It is a fact that the Government were aware of the situation. I first became involved after receiving a report from one of my constituents, who is a fisherwoman. She contacted me after being involved in a police raid on Pilling sands on 19 June 2003, instigated by the Department for Work and Pensions. She apprised me of her concerns about the exploitation and danger that a large number of people of Asian origin were subject to by a gangmaster. She also informed me that the police and the Department for Work and Pensions had been unable to interview any of the people involved because they did not speak English and there was no interpreter present. She also said that she had been told that, despite people's efforts over a number of weeks, they had been unable to get the immigration service to participate in the raid.

Although the incident that my constituent referred to had taken place outside my constituency, owing to the serious nature of the matters that she had raised, I promptly wrote to the Minister for Citizenship and Immigration at the Home Office to apprise her of the situation. I subsequently received a reply on 8 August 2003 from an Under-Secretary of State, which basically informed me that health and safety issues have nothing to do with the immigration service—so much for joined-up government. The letter said that, although the immigration service was aware of the operation on Pilling sands and had assisted with similar operations in Morecambe bay and elsewhere—that Home Office information has subsequently proved to be flawed and will be the subject of my Adjournment debate on Thursday evening next week—its intelligence had indicated that any foreign nationals likely to be involved in cockling would in all probability be Chinese, so it could not do very much about the matter, and it would therefore not have been the best use of limited resources to have participated in the raid on Pilling sands.

I am sure that hon. Members will not be surprised to learn that that was not quite the response that either I or my constituents had been looking for. Nevertheless, the response contained one short paragraph that I believe is extremely important in the context of this debate. It reads as follows:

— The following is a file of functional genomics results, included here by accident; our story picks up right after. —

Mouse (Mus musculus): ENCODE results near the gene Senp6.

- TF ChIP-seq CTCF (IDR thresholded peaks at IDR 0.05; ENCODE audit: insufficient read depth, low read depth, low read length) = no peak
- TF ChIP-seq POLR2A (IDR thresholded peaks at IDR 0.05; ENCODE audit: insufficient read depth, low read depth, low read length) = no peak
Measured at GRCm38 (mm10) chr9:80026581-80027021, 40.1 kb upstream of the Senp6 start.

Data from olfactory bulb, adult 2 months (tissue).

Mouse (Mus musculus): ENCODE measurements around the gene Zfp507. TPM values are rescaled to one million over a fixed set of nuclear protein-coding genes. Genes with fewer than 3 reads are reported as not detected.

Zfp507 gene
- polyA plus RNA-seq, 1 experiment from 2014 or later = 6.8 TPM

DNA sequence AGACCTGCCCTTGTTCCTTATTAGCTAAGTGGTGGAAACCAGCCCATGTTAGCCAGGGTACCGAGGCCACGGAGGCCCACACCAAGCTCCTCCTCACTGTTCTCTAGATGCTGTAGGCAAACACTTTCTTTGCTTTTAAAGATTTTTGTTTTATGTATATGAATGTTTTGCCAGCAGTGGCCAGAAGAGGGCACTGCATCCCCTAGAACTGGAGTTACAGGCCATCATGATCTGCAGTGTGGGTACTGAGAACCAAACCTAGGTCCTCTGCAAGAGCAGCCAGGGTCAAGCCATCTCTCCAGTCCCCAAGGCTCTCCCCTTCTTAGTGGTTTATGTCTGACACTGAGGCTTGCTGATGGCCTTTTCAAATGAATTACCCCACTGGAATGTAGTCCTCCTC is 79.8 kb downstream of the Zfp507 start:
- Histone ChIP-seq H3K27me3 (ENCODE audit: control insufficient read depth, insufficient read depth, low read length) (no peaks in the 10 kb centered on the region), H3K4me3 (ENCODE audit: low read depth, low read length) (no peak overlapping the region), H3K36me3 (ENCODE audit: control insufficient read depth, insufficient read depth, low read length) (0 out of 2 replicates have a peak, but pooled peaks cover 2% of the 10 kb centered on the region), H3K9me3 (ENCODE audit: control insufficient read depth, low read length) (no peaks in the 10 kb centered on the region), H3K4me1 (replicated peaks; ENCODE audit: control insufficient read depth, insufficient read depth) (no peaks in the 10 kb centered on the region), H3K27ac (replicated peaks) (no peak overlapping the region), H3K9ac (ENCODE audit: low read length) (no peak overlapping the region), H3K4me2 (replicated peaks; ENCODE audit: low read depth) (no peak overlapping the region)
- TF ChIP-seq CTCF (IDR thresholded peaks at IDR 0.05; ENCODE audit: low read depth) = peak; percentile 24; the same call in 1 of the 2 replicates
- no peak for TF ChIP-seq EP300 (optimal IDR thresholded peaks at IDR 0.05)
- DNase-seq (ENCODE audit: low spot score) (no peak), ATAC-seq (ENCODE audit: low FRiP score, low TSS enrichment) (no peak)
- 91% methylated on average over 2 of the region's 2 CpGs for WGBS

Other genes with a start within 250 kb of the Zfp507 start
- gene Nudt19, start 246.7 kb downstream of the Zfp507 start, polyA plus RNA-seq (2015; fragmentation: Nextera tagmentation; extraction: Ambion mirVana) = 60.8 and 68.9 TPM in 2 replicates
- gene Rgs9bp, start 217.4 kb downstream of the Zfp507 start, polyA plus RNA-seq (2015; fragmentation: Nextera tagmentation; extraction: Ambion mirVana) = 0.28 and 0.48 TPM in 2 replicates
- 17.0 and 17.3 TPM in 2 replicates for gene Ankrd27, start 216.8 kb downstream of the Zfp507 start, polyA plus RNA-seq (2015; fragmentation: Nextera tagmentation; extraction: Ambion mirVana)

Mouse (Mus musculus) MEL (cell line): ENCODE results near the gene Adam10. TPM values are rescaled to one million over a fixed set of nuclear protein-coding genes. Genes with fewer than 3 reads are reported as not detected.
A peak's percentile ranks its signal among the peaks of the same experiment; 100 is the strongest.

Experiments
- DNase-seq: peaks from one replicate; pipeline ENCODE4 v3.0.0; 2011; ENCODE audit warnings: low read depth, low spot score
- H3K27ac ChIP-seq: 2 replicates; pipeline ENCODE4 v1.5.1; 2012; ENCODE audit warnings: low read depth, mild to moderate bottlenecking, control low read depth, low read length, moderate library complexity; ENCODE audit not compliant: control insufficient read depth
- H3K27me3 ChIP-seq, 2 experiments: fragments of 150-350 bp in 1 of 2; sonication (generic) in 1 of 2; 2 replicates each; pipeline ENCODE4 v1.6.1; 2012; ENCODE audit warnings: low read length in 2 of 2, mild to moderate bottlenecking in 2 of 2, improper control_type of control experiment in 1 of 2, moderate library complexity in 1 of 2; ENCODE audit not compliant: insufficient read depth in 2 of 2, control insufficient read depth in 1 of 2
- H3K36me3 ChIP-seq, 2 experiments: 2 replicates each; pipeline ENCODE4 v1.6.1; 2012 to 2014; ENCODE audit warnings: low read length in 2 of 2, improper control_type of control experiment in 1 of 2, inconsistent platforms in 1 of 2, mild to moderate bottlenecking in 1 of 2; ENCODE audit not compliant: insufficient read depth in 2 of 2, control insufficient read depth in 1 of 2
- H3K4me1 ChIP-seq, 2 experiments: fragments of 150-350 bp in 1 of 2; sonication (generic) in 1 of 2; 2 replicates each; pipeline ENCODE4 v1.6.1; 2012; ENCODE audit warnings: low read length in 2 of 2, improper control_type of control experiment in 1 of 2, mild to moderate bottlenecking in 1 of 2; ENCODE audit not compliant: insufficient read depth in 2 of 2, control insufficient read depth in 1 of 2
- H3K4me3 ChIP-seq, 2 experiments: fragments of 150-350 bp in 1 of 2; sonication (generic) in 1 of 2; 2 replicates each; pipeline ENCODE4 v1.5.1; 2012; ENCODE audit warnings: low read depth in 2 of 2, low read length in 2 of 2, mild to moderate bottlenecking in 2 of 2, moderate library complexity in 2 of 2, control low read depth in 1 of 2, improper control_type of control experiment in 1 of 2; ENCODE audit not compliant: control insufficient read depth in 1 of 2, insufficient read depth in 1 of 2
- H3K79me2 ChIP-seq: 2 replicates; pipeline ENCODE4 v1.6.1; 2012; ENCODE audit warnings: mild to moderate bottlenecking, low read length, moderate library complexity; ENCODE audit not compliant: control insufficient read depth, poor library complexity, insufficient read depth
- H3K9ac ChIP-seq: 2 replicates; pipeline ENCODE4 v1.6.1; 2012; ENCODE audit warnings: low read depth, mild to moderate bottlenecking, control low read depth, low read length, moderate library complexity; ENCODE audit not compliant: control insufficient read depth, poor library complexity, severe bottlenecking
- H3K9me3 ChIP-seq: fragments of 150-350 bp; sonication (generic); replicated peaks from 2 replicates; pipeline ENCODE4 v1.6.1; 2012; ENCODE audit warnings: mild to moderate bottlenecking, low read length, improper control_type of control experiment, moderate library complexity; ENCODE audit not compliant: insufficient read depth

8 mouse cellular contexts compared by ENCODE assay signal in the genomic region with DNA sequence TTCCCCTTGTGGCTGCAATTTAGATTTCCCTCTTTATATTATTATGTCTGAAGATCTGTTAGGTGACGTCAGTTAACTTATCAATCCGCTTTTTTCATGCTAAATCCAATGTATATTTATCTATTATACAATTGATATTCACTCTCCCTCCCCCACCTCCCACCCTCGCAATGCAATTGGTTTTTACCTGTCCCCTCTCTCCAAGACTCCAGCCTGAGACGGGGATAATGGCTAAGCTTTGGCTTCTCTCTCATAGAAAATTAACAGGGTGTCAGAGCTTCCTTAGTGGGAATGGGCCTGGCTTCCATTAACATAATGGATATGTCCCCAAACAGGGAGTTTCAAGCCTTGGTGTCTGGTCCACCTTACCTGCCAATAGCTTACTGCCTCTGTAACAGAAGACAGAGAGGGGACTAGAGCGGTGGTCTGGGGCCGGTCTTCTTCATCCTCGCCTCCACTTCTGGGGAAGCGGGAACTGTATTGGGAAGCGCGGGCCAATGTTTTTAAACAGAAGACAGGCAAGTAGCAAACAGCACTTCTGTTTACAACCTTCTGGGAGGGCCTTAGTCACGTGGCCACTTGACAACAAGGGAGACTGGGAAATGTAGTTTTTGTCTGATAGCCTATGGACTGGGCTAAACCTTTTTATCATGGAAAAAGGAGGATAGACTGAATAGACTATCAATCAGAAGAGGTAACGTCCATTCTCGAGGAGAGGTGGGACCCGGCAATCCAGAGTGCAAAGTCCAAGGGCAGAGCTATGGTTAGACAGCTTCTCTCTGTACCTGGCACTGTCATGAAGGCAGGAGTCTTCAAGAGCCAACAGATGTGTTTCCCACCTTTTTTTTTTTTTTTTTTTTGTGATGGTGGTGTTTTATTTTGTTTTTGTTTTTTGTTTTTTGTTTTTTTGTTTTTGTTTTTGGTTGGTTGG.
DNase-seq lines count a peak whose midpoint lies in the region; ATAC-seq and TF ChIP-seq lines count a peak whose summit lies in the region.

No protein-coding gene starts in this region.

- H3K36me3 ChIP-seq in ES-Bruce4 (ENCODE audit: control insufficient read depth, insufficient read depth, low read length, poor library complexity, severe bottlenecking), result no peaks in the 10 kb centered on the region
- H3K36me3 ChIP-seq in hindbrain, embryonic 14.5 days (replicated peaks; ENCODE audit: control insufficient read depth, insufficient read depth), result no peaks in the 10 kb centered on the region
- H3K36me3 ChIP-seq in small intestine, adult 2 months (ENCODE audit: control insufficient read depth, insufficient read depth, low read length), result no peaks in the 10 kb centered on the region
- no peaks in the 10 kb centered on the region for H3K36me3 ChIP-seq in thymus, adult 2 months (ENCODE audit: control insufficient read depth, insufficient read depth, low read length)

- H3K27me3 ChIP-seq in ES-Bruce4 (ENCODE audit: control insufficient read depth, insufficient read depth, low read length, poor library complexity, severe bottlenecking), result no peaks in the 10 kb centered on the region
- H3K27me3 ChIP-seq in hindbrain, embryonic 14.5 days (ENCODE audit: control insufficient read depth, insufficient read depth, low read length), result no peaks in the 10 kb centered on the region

I find that frank admission that certain gangmasters and their gangs can operate outside the law to be breathtaking. It certainly adds great weight to the case for licensing gangmasters.

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The Environment, Food and Rural Affairs Committee report on gangmasters states in paragraph 8 of its conclusions and recommendations:

I can only say in light of my experience that I find those comments remarkably generous towards the Government.

The tragedy in Morecambe bay and the slave labour practices of rogue gangmasters who operate with impunity in 21st century Britain has shamed the nation in the eyes of the world. I would at least hope that this terrible tragedy will shame the Government into taking long-overdue action against rogue gangmasters, and they make a very good start by supporting the Bill. We must ensure that the Bill is not watered down in Committee.

The Bill is simple and straightforward, and it will make it a criminal offence for gangmasters in agriculture and related industries to operate without a licence. Just as important, it will make it a criminal offence for anyone knowingly to use the services of an unlicensed gangmaster. It is at the intersection of the mainstream and shadow economies that the rogue gangmasters begin to ply their trade and build their evil empires. Offences committed under those provisions can be punished by fines or imprisonment, or by a combination of both, which should act as a strong deterrent. However, for the deterrent effect to be fully realised, it is essential that the measures in the Bill are rigorously enforced. The legislation must have teeth; there must be a mandatory licensing scheme with strong, proactive enforcement, and it must be properly resourced.

The Bill is about safeguarding the health and safety of workers and about protecting them from unscrupulous gangmasters. Those workers must be at the forefront of our deliberations. The slight inconvenience to some business and any cost associated with the introduction of such a licensing scheme to business or, indeed, the public purse, should be of secondary importance.

I pay tribute to my hon. Friend the Member for West Renfrewshire (Jim Sheridan) and congratulate him on bringing this extremely important Bill to the House. I certainly hope that it gains the support that it deserves from all parties. I thank hon. Members of all parties who have expressed their sincere sympathy to me and my constituents about the tragic events in Morecambe bay.